We all have good intentions to teach our children healthy life choices. As parents we will take the responsibility more seriously if we know our child definitely has a higher risk for cancer than the average. Children need to learn and live a healthy lifestyle. The earlier they learn the better. What are some other causes of cancer that can impact risk? A person’s age because as a person grows older more mutations develop over time. Cancer tumors result after enough mutations have formed. Another cause is the quality of environment. An environment with high pollution raises the risk of cancer. Many other unknown reasons have been indentified including plain bad luck. These factors work together to cause cancer. When a child is predisposed to another factor is added which raises their cancer risk.
So why is public policy needed? A policy needs to be in place to make sure everyone who needs the test is eligible for genetic testing. There are three important reasons we need to address this problem. Reason one is because some people who qualify for tests are overlooked. Reason two is because genetic tests are expensive and most people cannot afford them. Reason three is because when people take the tests more family members will follow their example.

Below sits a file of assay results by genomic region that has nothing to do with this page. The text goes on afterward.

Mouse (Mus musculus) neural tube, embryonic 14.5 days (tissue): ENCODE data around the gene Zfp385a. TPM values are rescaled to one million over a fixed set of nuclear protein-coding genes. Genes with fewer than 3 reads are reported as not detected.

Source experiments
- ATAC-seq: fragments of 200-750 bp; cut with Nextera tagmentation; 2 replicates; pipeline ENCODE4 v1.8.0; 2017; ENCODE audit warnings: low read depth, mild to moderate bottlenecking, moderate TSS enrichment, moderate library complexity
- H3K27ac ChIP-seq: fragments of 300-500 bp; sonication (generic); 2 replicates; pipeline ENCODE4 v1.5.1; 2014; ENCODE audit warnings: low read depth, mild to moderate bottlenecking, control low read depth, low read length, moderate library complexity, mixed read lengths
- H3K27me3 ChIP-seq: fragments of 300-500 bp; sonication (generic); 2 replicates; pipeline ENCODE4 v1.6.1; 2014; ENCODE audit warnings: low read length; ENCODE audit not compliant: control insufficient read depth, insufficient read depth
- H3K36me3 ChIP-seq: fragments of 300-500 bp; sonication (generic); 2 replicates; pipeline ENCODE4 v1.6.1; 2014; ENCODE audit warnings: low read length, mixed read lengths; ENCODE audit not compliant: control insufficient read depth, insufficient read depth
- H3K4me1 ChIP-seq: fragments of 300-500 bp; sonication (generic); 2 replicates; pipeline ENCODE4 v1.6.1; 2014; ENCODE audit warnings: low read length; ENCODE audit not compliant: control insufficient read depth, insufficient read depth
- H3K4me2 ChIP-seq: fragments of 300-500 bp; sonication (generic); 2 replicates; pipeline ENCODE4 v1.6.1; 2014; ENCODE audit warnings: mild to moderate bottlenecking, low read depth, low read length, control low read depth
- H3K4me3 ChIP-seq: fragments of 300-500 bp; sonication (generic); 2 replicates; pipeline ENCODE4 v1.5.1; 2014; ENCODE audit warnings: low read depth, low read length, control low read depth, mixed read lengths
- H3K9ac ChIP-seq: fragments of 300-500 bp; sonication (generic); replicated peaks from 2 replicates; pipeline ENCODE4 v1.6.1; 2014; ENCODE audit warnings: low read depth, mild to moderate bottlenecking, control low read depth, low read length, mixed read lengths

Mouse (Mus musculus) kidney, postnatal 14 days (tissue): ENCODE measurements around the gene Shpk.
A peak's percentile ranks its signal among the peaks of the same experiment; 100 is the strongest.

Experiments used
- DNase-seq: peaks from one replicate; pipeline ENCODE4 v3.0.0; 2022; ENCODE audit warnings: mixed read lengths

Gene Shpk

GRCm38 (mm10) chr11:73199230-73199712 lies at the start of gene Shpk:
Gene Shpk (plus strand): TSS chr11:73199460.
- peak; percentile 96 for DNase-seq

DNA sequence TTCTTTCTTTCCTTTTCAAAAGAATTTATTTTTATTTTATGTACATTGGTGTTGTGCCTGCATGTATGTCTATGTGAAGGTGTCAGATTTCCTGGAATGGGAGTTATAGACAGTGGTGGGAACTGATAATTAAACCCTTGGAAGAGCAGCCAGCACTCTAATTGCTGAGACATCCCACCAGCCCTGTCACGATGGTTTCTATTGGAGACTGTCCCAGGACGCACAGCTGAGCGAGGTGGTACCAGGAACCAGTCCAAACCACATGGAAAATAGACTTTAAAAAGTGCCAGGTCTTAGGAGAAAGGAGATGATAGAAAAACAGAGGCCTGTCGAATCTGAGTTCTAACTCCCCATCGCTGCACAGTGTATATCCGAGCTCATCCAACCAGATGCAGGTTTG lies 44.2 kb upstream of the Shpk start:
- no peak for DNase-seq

Minorities need a legal right to receive testing so they will have the opportunity to take the test. The decision of who needs to be test can be narrowed down by taken into account family history. If multiple cases of breast or ovarian cancers have been diagnosed in the family, especially the same side of the family in close relatives, in two or more generations and when family members younger than 50 years have had breast cancer. Families with a Ashkenazi Jewish heritage are more susceptible to breast and ovarian cancer as inheritable diseases. If members of an Ashkenazi Jewish family have been diagnosed with breast and/or ovarian cancer than other family members need to be tested.